Singing for Literacy

  "Sing me a song. . .”

Seriously. If a child is an early learner they want you to sing me a song as often as you can, because research proves it will help them to develop their literacy. There’s a reason that music and singing have been a part of education and schooling since it began. Music and singing are incredible ways for young children to develop their vocabulary, phonemic awareness, fluency, comprehension, and verbal memory. It has also been shown to improve socio-emotional development, fine/gross motor skills, and listening skills.

SEG Measurement, an independent research firm, conducted a study titled, Improving Student Language and Literacy Skills: A Study of the Effectiveness of the ABC Music and Me Program. This study concludes that students who have a substantial music program included in their daily curriculum “Made significantly greater gains in language and literacy skills as compared to students in classes that did not.” (SEG Measurement, 2013, p.1)

   At the age of one, children should be making lots of sounds and some identifiable words. By age two their speech capabilities will explode to include a vocabulary of over 100 words which grows to around 300 by the time they’re two and a half. Much of this is due to the fact that the child is becoming more cognitive of the speech of the adults around them. They begin to pick up and remember words they hear, words from books that are read to them, and of course words from the songs that are sung to them.

   Singing with your child/students is something most parents and teachers do anyway, but it’s easy to overlook how truly important it can be. The familiarity and repetitive nature of children’s songs help promote the child’s verbal memory, vocabulary, fluency, phonemic awareness, and comprehension. These are all skills incredibly important to literacy development. While singing the child is working on their pronunciation of sounds and words which will help in their speech and learning to read. Fluency is also developed when the child learns to keep a continuous flow of speech through the song. By discussing the song, and listening to themselves sing the words, they inherently begin to use comprehension skills as well. If the song has actions such as clapping, spinning, or making shapes with the fingers it also helps with their motor skill development. Listening skills are also honed while the child listens to you in order to learn the words and flow of the song.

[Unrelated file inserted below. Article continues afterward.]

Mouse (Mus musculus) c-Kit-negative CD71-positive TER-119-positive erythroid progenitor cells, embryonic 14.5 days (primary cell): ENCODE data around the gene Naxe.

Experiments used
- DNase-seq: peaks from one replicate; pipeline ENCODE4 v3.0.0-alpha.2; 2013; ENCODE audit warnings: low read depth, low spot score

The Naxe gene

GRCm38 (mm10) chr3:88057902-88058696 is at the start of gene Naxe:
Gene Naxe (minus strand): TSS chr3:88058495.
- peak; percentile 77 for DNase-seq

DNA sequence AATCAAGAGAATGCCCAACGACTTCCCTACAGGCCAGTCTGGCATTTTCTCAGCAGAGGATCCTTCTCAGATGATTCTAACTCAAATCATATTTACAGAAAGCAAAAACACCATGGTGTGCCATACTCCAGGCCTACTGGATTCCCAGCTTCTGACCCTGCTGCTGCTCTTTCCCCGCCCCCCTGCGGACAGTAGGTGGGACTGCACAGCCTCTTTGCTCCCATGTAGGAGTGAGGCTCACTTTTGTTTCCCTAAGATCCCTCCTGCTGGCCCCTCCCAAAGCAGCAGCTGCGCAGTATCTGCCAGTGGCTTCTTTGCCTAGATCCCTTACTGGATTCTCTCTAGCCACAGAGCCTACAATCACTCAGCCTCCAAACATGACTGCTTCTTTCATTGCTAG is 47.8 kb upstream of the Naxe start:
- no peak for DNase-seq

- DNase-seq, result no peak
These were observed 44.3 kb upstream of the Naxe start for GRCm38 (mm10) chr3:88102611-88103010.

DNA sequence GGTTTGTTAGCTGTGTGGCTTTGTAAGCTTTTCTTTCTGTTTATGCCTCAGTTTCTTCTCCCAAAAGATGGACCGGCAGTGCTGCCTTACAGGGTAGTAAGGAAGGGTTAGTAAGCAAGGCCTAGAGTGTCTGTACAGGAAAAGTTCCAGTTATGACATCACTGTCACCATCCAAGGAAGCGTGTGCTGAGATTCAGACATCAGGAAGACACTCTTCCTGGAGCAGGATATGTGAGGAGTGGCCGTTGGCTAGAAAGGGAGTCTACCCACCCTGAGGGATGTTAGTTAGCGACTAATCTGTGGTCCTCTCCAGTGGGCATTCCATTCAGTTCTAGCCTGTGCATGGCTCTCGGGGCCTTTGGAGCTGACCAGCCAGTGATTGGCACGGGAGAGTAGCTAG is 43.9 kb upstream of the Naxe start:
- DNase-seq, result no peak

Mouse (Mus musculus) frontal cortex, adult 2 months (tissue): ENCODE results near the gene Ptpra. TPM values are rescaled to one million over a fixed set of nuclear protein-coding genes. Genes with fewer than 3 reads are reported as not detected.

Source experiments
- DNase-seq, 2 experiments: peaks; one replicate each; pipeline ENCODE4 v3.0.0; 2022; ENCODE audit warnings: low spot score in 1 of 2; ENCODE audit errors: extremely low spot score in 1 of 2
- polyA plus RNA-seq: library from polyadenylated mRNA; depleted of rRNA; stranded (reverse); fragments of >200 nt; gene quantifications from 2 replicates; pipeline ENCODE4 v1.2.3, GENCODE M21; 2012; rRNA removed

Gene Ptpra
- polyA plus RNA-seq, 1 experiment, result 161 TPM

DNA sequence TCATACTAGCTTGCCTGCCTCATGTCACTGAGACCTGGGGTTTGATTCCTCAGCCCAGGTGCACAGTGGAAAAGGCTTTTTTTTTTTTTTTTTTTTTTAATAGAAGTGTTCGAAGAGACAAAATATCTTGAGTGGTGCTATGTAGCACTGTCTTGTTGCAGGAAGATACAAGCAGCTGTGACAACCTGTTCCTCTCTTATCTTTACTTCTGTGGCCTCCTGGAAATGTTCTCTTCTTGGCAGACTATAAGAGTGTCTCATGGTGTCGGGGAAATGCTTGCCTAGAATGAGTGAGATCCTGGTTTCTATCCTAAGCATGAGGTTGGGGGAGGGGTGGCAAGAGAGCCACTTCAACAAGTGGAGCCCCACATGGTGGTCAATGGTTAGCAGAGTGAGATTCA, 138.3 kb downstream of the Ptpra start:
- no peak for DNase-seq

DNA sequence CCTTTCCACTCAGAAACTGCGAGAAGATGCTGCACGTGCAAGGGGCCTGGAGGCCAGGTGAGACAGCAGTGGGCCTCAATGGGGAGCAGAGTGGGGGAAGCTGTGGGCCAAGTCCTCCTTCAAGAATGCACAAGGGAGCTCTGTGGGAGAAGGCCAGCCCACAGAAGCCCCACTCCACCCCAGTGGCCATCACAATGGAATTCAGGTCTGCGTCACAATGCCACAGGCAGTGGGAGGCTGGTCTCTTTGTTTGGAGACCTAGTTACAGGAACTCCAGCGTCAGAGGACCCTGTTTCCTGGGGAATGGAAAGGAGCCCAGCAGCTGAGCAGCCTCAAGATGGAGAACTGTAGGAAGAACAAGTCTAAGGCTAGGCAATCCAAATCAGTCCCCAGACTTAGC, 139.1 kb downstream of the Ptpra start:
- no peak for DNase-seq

As younger children have not yet learned to read, auditory learning is one of their best avenues to begin developing their literacy skills. Having stories read to them is certainly helpful, but through singing songs the child has the opportunity to take an active role in, and ownership of, their literacy development.


SEG Measurement. (2013). Improving Student Language and Literacy Skills: A Study of the Effectiveness of the ABC Music and Me Program. Retrieved from http://media.kindermusik.com/docs/PDF/ABCMusicMeEffectivenessSummary-FINAL.pdf



Photo Courtesy of dlofink, Flickr Creative Commons

Hannah T

About Hannah T

I am a 2010 graduate with a degree and certification in Elementary Ed., and I have worked with students from birth to junior high. I believe that one of the most important qualities to surviving a teaching career is a sense of humor. I also strongly feel that students are most successful when they are active and hands-on learners. My Mom was a Special Ed. teacher for almost 30 years, and my Dad was an English major, so I enjoy bouncing blog ideas off the two of them. This usually results in an exchange of great stories with my Mom, and a correction in my writing from my Dad. When they're not available, the job falls to my rescue dog, Coozie.

Hannah T

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